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Yes but they are usually part of a scheme of work where I know the class, their ability, what they've learned previously etc. Also, as a Pgce student I'm not sure they will be expecting a fully formed lesson plan. But I may be wrong. A lesson plan's not really the hard bit - it's what I can do in 20 minutes to teach idea of reactivity of metals without me yakking away for the whole time.
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username1799249
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(Original post by anna231a)
I was emailed yesterday (Friday) to attend an interview on Monday. The interview is going to include a mini 20 minute teaching session on the subject of the reactivity of metals. Only 10 Year 8 pupils which is cool, "mixed ability" which could
mean anything.

I am flumoxed about what to put in the lesson - ideally I'd have some metals
and some reagents and there would be a practical then some results analysis. I won't have time for that and I can't very well waltz into the school on Monday
morning and tell them I need "x number of test tubes, x amounts of acid, x amounts of these metals etc.".

So, my plan so far:
Introduce myself
Have a couple of metal items, a couple of non-metal. Ask them to tell me how
they know whether item is metal or not Talk a bit about properties of metals.
Show them periodic table and ask them to point out the metals.
Talk to them about how position in the periodic table gives information about how reactive a metal is and why - so alkali metals are very reactive because...... etc.
Give them a reactivity series of metals with some names missing. Give them
some cards with information about reactions of metal described (e.g. reacts
explosively with water). Pupils write names of metals in the right place.
Finish off by relating reactivity series back to periodic table.
Have some questions ready - white board answers - about the reactivity series in case I've got time to fill at the end.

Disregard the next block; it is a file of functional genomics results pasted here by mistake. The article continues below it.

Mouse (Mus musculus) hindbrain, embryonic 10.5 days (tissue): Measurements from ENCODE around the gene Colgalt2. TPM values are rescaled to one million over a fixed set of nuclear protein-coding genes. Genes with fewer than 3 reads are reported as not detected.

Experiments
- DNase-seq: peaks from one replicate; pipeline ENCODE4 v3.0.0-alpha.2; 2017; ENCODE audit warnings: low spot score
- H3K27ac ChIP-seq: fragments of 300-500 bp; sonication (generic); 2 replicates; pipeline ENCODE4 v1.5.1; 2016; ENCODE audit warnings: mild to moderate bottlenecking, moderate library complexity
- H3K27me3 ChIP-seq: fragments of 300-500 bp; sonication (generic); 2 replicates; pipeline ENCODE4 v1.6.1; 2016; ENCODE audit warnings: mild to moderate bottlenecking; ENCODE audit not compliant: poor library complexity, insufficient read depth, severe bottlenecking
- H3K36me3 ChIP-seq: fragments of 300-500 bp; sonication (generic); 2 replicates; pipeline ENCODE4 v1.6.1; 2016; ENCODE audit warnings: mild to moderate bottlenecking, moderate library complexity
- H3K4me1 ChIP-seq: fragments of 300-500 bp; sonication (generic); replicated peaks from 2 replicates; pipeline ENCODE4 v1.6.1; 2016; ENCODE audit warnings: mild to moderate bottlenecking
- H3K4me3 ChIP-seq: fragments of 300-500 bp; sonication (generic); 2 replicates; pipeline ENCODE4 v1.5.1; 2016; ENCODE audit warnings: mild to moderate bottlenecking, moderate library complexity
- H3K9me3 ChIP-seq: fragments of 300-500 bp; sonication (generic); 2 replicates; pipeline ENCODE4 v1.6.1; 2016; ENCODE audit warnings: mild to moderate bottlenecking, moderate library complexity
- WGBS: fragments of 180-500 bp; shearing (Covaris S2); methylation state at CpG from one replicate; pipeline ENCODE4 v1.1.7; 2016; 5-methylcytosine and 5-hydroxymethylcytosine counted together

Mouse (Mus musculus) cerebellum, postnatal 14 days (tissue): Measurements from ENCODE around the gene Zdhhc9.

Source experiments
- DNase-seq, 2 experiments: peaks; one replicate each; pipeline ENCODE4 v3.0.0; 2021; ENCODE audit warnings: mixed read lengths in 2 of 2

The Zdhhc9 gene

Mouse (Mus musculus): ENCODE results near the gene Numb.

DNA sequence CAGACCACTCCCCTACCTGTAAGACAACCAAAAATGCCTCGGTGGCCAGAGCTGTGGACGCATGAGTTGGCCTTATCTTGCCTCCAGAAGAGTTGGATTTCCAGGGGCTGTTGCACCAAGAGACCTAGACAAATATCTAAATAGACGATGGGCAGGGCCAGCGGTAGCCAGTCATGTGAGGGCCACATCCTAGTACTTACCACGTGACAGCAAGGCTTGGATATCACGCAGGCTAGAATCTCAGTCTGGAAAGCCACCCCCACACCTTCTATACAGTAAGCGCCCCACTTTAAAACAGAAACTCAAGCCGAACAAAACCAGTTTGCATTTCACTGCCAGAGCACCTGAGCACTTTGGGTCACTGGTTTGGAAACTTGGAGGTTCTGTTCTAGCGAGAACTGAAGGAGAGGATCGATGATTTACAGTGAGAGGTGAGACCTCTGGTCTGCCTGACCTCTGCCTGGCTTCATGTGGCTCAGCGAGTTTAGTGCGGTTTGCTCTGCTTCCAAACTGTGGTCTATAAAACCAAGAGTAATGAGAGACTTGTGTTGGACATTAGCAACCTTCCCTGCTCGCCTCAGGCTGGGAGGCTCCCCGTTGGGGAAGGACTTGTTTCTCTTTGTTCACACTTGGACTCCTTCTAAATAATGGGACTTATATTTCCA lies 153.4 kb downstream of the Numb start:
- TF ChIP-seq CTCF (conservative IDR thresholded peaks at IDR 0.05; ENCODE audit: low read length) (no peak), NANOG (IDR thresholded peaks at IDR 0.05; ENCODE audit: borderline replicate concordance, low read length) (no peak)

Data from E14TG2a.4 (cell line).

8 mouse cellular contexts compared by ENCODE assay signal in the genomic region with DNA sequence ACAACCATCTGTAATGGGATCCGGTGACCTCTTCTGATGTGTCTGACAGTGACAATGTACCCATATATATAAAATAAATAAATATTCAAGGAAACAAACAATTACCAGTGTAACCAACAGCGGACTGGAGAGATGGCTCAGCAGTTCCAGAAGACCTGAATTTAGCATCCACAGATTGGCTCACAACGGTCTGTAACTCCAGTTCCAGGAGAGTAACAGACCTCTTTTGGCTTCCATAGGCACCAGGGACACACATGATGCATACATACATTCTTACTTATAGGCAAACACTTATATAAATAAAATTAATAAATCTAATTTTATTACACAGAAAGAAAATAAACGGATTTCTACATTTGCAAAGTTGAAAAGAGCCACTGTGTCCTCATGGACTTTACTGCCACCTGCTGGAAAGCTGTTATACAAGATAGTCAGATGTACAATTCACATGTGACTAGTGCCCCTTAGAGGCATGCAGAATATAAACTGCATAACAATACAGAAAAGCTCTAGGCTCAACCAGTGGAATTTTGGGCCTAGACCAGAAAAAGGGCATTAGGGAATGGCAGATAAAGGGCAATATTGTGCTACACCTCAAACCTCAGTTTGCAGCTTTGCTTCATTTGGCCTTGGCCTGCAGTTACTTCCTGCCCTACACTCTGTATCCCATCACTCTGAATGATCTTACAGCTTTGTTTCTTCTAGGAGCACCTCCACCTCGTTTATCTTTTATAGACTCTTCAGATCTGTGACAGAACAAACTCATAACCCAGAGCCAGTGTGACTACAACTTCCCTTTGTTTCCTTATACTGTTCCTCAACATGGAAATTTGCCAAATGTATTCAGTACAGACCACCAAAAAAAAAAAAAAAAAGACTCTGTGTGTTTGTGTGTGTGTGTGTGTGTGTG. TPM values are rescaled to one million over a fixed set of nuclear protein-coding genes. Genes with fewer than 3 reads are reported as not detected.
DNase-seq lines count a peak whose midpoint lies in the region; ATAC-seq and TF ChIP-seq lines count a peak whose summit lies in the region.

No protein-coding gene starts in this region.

Critique and ideas for improvement very much appreciated.

thank youl
Sounds like you are onto the right idea. But to give your lesson structure, decide what you want them to learn. What is the nugget of information that they will know once you have taught that they didn't know before? Then ask yourself how you will find out if they have learned it.

Your 20 minute lesson should start with you introducing what they are going to learn followed by a little bit of teaching / you talking / instructing. Then give the students at least 10 minutes to do something i.e. an experiment or a worksheet or a piece of written work. Then spend 2 - 3 minutes asking questions or getting them to fill in some sort of quiz sheet that you can use to assess if they have learned what you have taught. Use the time when they are working to move around the students to find out if they understand what they need to do, answer questions and offer help.

Good luck!
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bob0079
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Good luck, hope it goes well. Looks like a bit long to me. Keep it simple.

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anna231a
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So I delivered my mini lesson today. I dumped the periodic table stuff and made a clearer lesson aim at the beginning which was to produce a reactivity series. Most of the lesson was pupils making a reactivity series from a set of statements about metals reacting with water. I let them work in pairs and there was some good interaction. Head of science observing said she liked my activity.

Was offered place on Teach Direct teaching chemistry starting in September 🙂